Entanglement: Embarassingly-scalable graphs

In a previous post, I talked about what kind of visualizations would make sense for large-scale epigenomic and related data. Now, I’d like to introduce the kind of data structures we’re building in the Newcastle ARIES project to support the creation of such visualizations.

Entanglement is a software platform that provides a generic, scalable, graph framework suitable for data integration applications that require embarrassing scalability. With the data sets we are currently importing, write times for Entanglement scale linearly over millions of database entities. A poster (Entanglement: Embarrassingly Scalable Graphs) and abstract for Entanglement were presented last month at the Integrative Bioinformatics 2013 symposium in IPK-Gatersleben, Germany.

Included below is the text of the abstract, together with a summary of the poster’s contents.

Epigenetics is becoming a major focus of research in the area of human genetics. In addition to contributing to our knowledge of inheritance, epigenetic profiles can be used as prognostic or predictive biomarkers. Methylation of DNA in leukocytes is one of the most commonly measured forms of epigenetic modification. The ARIES project generates epigenomic information for a range of human tissues at multiple points in time. ARIES uses both Illumina Infinium 450K methylation arrays and BS-seq approaches to generate epigenetic data on a number of samples from the Avon Longitudinal Study of Parents and their Children (ALSPAC) cohort. ALSPAC is a unique resource for studying how methylation patterns change over time. The ARIES project also provides tools and resources to the community for the interpretation of epigenomic data in the form of an integrated dataset and associated Web portal for browsing and integrative analysis of experimental methylation data. The integrated dataset includes a range of data types such as phenotypic, transcriptomic and methylation data from rodents, together with data generated by studies such as the ENCODE project.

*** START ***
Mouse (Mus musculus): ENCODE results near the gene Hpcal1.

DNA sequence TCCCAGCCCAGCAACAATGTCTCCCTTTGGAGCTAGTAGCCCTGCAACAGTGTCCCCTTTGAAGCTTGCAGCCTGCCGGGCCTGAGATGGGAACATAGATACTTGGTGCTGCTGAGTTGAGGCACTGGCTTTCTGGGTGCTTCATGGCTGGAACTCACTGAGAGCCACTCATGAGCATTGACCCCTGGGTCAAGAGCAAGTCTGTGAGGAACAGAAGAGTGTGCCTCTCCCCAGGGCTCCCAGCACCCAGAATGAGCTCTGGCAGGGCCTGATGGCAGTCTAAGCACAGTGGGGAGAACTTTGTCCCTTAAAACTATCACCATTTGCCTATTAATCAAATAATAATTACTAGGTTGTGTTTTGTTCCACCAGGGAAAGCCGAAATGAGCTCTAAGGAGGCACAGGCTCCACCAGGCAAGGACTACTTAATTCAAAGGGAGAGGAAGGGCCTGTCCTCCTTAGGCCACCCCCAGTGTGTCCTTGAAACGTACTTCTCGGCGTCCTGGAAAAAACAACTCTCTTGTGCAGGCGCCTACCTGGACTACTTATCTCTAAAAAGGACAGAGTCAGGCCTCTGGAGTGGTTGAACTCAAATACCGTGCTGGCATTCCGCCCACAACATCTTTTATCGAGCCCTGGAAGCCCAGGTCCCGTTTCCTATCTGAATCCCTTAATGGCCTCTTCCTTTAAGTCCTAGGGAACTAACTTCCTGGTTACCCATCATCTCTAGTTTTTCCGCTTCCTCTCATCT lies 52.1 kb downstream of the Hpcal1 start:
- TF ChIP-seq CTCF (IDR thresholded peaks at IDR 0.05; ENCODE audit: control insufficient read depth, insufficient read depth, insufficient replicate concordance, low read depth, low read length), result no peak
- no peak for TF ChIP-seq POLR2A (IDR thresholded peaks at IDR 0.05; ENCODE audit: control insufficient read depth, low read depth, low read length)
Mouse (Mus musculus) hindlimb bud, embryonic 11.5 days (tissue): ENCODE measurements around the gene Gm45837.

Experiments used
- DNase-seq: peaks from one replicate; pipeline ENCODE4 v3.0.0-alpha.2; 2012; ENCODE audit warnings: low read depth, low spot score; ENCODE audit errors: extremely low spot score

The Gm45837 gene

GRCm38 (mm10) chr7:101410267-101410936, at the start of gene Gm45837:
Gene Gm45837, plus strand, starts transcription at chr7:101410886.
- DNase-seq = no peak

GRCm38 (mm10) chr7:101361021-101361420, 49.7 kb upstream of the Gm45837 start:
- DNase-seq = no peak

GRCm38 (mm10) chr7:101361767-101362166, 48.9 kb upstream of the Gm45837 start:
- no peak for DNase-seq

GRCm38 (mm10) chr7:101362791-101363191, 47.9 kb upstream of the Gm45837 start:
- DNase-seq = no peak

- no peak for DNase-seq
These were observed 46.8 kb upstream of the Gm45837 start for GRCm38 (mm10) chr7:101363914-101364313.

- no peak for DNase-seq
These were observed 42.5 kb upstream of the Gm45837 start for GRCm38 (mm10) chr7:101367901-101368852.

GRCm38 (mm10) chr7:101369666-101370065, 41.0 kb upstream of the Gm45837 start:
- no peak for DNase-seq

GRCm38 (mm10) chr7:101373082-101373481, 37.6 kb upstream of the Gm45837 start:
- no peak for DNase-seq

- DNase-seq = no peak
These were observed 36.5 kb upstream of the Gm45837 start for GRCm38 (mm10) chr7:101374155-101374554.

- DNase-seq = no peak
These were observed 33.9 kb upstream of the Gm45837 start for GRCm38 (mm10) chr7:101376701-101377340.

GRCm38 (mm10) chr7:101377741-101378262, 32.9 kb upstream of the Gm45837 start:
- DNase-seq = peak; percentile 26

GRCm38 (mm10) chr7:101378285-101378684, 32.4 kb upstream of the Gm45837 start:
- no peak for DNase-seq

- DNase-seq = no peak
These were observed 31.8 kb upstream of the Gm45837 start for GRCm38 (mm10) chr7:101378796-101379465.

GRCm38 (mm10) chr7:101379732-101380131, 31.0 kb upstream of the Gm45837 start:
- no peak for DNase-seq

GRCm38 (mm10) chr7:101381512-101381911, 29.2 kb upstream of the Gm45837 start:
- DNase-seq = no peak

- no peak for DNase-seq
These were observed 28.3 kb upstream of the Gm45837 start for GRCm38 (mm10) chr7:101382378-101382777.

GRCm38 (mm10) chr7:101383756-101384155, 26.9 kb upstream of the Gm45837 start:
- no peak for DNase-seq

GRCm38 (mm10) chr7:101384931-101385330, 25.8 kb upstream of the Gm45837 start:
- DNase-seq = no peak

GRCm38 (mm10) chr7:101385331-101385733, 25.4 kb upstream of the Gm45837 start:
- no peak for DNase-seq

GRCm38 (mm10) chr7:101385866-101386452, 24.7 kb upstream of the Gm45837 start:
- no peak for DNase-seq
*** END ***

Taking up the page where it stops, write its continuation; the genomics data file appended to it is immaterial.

The integration of these data is a considerable bioinformatics challenge. To meet this challenge we are developing a graph-based data integration platform, extending our previous work with the ONDEX system. We have developed a scalable, parallel graph storage system that exploits Cloud computing infrastructures for integrating data to produce graphs of entities and the relationships between them. This system, called Entanglement, has been designed to tackle the problem of scalability that is inherent in most graph-based approaches to bioinformatics data integration.